Paul writes – Anglican Bishop Steven Croft has some useful things to say in his little essay “Persuading Gamaliel: Helping the Anglo-Catholic Tradition Engage with Fresh Expressions of Church”. The essay was amongst the excellent collection of essays Ancient Faith Future Mission: Fresh Expressions in the Sacramental Tradition published in May this year. Other essay’s that I really benefited from were Rowan Williams’ lecture (here as a PDF); Karen Ward’s chapter (copy of a creative liturgy that accompanies her chapter on COTA can be found here as a PDF), Sue Wallace’s reflection on Visions, Ian Adams and Ian Mobsby’s chapter on New Monasticism, and in particular, Jonathan Clark’s Postmodernism and Sacramentalism. I haven’t had a chance to read the two chapters on Feig and Contemplative Fire. Jonny Baker offers a little reflection on the book here.
Get yourself a copy of the book. It’s excellent, particularly if you find yourself more at home in the Anglo-Catholic-Sacramental tradition.
Meantime, here are a couple of excerpts from Croft’s chapter:
“...The incarnational pattern, whereby missionaries go first of all to bless and serve a particular section of society, is emerging as the most authentic and helpful model for the development of fresh expressions of church. The blessing and service of the missionary first of all builds community, which in turn creates the opportunities to make disciples. As disciples are made, so the church begins and grows... today there is a need to see the gospel inculturated in appropriate ways for changing contexts... communities are vital places of formation and witness – an insight drawn from the broader catholic tradition down the centuries...” (p.44)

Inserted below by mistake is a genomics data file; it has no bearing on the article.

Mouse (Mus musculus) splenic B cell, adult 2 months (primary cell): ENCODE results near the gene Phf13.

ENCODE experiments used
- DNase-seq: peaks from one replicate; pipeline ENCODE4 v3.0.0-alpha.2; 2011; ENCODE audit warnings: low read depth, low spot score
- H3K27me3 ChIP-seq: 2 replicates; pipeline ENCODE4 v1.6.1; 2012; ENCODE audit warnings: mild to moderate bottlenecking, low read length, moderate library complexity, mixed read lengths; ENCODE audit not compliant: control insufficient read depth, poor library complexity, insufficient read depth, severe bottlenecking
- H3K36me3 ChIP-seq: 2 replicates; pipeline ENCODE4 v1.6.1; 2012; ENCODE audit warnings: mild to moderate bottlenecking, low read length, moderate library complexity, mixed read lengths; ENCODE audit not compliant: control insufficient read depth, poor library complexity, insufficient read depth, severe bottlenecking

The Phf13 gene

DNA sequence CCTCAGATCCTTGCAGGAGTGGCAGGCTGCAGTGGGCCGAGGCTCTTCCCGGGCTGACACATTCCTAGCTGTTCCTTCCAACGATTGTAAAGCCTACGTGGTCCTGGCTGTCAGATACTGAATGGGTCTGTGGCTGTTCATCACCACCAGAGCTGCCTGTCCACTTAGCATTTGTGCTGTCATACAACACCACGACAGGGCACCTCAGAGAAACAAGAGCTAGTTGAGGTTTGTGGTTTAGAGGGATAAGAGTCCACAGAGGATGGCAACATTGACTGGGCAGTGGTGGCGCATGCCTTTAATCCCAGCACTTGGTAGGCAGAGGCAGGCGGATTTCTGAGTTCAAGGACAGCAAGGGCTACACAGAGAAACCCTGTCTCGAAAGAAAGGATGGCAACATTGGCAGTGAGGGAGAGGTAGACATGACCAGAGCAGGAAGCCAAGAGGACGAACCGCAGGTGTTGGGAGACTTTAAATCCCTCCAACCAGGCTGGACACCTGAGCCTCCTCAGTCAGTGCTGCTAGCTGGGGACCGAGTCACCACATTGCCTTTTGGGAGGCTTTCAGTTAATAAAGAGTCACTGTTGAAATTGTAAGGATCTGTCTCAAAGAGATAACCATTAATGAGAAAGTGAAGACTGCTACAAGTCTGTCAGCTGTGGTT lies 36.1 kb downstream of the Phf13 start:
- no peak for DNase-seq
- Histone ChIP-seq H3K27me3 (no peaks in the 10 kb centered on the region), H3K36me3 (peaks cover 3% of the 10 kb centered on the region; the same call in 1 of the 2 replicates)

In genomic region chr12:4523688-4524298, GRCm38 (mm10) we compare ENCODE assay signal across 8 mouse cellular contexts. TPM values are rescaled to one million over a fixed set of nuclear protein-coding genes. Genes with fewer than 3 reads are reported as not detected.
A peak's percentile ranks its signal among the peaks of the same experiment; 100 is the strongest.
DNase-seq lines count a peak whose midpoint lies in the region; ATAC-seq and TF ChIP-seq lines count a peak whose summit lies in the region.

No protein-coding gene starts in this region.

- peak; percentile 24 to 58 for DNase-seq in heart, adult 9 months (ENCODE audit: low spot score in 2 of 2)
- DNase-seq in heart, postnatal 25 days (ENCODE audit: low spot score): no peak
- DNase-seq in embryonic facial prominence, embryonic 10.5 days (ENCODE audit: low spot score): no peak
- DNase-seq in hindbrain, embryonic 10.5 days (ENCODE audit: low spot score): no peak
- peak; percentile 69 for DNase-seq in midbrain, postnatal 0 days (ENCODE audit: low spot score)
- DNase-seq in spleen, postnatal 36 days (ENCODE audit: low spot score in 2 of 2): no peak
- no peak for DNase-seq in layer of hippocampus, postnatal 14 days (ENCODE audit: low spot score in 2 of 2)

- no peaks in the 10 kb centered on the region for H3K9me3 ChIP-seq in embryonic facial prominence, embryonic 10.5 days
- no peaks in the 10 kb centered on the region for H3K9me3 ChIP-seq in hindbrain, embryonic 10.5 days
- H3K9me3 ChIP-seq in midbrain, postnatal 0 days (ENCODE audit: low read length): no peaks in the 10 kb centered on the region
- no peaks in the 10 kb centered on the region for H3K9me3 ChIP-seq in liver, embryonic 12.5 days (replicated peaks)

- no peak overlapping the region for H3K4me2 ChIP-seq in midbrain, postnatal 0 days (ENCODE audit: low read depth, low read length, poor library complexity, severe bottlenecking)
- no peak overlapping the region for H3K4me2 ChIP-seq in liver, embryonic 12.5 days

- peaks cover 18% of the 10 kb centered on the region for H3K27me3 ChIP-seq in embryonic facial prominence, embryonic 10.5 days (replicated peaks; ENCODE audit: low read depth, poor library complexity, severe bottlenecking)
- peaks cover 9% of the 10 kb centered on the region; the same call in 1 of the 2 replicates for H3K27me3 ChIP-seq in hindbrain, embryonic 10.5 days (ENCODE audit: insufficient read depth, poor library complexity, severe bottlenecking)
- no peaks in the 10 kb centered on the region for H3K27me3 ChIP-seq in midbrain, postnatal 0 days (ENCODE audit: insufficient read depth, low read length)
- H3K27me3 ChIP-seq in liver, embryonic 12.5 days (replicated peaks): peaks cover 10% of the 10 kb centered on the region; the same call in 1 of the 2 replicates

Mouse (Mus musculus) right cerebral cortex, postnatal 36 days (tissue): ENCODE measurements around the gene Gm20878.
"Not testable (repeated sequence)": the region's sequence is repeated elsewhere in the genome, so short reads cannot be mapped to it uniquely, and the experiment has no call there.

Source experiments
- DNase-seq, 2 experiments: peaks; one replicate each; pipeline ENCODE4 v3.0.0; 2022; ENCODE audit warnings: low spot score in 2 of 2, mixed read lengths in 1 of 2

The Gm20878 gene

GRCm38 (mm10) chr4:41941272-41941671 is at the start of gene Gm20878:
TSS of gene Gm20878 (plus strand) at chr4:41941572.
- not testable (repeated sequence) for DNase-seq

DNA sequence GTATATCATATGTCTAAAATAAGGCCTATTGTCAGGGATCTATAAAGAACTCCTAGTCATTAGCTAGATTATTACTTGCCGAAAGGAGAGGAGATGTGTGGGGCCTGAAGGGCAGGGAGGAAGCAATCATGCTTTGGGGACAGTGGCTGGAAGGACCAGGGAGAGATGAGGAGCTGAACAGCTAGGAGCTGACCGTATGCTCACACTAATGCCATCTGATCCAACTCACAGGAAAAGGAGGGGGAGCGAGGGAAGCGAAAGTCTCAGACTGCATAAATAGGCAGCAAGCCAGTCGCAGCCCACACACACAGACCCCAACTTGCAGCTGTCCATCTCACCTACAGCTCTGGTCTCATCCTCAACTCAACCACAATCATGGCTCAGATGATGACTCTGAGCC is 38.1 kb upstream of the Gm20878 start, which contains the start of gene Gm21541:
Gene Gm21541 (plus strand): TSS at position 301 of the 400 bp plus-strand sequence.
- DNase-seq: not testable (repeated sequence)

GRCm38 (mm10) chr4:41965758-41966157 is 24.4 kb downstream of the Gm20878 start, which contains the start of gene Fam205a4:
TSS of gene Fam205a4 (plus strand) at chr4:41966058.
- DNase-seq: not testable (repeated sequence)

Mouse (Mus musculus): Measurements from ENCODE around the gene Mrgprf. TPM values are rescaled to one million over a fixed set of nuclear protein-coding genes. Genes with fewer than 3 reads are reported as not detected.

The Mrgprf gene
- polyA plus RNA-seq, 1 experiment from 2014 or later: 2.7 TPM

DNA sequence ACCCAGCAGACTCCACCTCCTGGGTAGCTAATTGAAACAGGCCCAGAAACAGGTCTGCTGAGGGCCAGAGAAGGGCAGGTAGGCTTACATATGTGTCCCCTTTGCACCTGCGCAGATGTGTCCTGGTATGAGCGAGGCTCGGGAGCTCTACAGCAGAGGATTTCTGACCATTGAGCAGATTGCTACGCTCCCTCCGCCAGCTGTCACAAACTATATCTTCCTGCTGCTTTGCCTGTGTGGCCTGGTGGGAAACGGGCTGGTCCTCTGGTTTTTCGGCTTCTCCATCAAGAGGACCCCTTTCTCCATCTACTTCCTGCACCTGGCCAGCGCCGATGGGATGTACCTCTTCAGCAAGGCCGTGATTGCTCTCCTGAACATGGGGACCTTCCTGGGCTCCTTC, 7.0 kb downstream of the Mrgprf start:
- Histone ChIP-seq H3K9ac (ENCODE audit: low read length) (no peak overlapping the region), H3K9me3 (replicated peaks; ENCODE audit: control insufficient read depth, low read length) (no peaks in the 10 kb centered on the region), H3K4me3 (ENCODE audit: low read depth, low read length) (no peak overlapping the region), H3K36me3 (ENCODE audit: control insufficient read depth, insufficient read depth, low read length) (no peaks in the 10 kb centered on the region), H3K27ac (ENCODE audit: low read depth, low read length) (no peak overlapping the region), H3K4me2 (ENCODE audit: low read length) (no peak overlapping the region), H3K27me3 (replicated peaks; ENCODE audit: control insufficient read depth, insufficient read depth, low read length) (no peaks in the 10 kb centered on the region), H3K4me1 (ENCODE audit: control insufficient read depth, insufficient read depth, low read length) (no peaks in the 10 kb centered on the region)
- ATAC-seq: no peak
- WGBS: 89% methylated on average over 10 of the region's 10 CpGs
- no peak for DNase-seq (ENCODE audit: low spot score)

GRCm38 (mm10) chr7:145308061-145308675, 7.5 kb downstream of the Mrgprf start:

That churches grow at all “is but the culmination of thousands of small endeavours; the result of local congregations being prepared to begin new communities by going where people are and shaping church in imaginative ways according to the context... (p.47)
I really appreciated Croft’s use of the letters of Pope Gregory to Augustine of Canterbury, preserved in Bede’s Ecclesiastical History of the English People. The letters paint a fascinating picture of the formation of new communities.
“...  A fresh expression is a form of church for our changing culture established primarily for the benefits of people who are not yet members of any church;  It will come into being through principles of listening, service, incarnational mission and making disciples;  It will have the potential to become a mature expression of church shaped by the gospel and the enduring marks of the church and for its cultural context...” (p.49)
These last three points, particularly point # 1 are so important to any discussion around potential new expressions of church. They cannot be lost sight of.